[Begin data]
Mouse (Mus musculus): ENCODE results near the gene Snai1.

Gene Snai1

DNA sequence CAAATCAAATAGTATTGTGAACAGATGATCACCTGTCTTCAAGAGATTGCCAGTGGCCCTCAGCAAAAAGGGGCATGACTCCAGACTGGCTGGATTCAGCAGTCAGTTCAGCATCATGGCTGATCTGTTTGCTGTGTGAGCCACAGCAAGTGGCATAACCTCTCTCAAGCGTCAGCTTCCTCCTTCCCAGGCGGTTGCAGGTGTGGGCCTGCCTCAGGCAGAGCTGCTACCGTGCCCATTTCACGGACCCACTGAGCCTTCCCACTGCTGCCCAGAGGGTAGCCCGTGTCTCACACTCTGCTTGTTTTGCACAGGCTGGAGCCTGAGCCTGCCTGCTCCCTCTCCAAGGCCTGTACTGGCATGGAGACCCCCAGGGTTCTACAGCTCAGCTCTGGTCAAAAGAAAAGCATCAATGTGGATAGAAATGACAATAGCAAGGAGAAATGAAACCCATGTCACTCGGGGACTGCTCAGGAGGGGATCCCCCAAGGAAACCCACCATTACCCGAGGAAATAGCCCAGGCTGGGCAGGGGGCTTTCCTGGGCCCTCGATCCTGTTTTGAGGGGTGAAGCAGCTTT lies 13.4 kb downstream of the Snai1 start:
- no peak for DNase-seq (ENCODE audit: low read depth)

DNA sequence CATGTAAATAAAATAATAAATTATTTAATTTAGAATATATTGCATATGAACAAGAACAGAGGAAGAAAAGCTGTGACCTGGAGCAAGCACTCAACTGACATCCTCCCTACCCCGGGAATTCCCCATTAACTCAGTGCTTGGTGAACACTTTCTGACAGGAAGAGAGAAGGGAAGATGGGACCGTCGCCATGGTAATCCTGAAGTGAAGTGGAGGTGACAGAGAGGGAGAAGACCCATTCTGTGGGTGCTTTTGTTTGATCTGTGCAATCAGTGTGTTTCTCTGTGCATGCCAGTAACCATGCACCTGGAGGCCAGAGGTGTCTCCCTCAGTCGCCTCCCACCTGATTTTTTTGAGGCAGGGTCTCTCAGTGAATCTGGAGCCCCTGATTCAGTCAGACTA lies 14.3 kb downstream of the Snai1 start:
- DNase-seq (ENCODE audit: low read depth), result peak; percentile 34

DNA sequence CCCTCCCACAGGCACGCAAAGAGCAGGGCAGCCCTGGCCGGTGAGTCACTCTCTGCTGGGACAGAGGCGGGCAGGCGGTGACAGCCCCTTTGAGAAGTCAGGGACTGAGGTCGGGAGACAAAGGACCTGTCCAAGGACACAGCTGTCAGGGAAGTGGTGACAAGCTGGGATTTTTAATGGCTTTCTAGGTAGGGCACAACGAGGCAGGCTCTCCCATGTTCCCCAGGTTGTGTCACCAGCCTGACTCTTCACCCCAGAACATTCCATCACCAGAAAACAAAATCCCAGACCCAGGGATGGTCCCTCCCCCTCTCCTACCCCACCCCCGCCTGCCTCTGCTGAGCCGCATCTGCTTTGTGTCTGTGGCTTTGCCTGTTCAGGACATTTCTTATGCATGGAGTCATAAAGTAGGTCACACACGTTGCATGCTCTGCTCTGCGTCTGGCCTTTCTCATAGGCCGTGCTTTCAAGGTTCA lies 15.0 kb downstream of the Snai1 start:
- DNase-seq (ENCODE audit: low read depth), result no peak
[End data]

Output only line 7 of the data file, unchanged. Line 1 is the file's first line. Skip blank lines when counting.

DNA sequence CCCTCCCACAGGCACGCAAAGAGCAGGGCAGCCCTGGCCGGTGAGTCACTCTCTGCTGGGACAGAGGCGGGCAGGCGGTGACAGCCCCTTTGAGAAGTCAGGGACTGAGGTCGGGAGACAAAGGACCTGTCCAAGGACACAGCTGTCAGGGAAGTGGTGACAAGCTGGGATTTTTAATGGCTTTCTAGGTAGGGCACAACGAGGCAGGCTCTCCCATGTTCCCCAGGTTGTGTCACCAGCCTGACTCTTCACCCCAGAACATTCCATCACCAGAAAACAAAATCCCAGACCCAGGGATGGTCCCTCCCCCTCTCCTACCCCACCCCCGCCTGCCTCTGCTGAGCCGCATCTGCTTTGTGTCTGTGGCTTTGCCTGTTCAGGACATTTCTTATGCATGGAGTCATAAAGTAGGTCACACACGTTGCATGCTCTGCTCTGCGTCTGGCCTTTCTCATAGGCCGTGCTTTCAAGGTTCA lies 15.0 kb downstream of the Snai1 start: